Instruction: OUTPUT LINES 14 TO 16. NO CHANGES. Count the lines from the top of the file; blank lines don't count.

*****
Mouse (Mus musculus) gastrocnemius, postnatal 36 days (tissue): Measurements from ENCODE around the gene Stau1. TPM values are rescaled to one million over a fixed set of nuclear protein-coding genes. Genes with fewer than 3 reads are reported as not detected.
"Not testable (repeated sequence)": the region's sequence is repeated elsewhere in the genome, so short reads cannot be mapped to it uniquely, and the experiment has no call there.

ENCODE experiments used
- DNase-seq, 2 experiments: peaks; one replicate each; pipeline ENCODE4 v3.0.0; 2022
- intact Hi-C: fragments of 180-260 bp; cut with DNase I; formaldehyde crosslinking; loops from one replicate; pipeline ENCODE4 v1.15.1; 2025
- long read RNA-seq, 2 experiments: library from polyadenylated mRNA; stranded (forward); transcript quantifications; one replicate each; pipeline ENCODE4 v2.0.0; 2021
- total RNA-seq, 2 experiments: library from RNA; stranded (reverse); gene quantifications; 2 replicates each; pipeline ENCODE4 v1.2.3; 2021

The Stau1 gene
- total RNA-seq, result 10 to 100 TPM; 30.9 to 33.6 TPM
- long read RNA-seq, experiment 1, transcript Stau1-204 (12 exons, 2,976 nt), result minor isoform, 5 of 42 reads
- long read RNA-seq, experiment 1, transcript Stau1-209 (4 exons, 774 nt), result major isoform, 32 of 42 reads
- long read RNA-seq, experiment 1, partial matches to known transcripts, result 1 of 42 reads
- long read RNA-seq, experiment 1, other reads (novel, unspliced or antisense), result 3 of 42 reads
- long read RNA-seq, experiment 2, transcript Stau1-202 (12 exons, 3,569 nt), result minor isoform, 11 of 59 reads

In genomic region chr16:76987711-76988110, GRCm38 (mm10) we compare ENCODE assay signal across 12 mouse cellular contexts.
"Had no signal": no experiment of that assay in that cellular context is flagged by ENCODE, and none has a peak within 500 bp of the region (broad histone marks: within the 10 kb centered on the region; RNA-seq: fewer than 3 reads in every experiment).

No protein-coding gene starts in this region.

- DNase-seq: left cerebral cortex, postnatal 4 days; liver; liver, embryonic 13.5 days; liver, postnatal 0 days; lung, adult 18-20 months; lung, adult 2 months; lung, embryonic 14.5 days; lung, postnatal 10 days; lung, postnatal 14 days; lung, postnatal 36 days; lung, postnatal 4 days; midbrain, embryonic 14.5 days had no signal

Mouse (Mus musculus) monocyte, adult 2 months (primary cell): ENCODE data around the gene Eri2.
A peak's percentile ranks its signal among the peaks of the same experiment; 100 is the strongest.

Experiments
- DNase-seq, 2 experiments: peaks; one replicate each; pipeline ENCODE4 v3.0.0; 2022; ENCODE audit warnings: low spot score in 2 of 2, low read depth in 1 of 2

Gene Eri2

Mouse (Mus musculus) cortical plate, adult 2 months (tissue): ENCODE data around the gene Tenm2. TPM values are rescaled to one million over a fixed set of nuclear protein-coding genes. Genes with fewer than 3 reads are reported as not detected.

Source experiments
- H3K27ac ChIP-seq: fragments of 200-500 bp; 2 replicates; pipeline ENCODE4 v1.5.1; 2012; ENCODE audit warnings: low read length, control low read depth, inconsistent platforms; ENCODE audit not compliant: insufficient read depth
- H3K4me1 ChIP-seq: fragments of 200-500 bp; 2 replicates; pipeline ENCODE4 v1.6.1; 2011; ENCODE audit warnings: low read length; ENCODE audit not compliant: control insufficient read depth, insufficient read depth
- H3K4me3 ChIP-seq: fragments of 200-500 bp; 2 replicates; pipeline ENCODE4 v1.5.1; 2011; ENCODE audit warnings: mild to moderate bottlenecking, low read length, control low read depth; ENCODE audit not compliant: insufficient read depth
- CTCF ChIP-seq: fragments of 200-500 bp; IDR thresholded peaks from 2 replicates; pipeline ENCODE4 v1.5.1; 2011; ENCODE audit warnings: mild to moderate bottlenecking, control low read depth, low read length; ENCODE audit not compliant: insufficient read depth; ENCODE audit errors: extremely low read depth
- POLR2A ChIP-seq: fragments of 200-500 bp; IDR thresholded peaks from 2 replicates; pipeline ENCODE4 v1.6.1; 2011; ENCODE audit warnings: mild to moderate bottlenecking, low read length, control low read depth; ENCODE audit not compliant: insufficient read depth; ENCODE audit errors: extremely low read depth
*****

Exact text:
- long read RNA-seq, experiment 2, transcript Stau1-202 (12 exons, 3,569 nt), result minor isoform, 11 of 59 reads

In genomic region chr16:76987711-76988110, GRCm38 (mm10) we compare ENCODE assay signal across 12 mouse cellular contexts.
"Had no signal": no experiment of that assay in that cellular context is flagged by ENCODE, and none has a peak within 500 bp of the region (broad histone marks: within the 10 kb centered on the region; RNA-seq: fewer than 3 reads in every experiment).